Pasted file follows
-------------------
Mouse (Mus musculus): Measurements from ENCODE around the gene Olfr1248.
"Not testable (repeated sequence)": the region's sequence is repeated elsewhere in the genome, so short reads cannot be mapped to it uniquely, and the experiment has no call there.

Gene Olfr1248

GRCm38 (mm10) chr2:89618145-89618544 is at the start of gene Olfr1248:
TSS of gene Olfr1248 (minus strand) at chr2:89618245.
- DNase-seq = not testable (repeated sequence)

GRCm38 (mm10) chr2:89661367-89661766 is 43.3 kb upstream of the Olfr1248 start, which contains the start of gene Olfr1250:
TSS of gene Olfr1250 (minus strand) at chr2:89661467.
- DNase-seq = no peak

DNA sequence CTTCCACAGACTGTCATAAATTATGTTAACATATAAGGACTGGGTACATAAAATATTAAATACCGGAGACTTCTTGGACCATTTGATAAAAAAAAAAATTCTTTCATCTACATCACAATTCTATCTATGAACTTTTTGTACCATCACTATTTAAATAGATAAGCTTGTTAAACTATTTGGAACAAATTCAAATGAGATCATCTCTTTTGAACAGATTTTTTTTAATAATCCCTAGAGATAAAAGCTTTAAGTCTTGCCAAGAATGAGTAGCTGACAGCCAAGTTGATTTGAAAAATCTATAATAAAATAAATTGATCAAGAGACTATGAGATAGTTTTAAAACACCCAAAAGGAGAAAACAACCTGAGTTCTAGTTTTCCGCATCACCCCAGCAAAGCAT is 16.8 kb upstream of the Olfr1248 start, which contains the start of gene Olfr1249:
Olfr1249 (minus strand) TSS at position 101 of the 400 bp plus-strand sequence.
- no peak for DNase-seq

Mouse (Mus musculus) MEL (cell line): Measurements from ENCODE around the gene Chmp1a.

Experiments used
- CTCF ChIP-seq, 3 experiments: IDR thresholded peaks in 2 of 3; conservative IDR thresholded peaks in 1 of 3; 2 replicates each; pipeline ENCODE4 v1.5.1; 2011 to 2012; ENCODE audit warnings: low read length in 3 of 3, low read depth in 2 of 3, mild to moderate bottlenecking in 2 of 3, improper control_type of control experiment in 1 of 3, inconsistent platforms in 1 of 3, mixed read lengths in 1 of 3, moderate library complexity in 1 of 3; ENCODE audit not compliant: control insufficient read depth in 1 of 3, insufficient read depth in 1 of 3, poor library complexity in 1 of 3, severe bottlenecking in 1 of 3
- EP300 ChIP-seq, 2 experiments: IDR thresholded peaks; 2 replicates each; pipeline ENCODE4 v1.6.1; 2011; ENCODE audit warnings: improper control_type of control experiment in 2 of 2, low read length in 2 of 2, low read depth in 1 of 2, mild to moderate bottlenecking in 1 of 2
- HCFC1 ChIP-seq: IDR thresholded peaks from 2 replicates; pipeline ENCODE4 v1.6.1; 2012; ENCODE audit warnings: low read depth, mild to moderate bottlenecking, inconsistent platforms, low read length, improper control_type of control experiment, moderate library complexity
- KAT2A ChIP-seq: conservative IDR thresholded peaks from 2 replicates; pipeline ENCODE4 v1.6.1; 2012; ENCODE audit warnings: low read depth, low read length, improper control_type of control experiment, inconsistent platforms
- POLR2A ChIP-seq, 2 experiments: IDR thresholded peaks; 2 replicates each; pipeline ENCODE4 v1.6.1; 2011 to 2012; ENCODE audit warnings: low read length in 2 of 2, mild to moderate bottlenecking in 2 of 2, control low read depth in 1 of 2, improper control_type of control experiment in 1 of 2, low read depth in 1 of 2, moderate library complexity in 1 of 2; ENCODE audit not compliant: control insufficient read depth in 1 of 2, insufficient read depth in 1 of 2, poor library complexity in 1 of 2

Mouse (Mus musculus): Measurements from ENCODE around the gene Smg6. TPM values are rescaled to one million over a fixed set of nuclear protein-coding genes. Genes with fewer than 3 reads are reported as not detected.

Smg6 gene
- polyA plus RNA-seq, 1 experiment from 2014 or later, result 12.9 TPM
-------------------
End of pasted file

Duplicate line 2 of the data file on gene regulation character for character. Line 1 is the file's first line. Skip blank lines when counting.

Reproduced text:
"Not testable (repeated sequence)": the region's sequence is repeated elsewhere in the genome, so short reads cannot be mapped to it uniquely, and the experiment has no call there.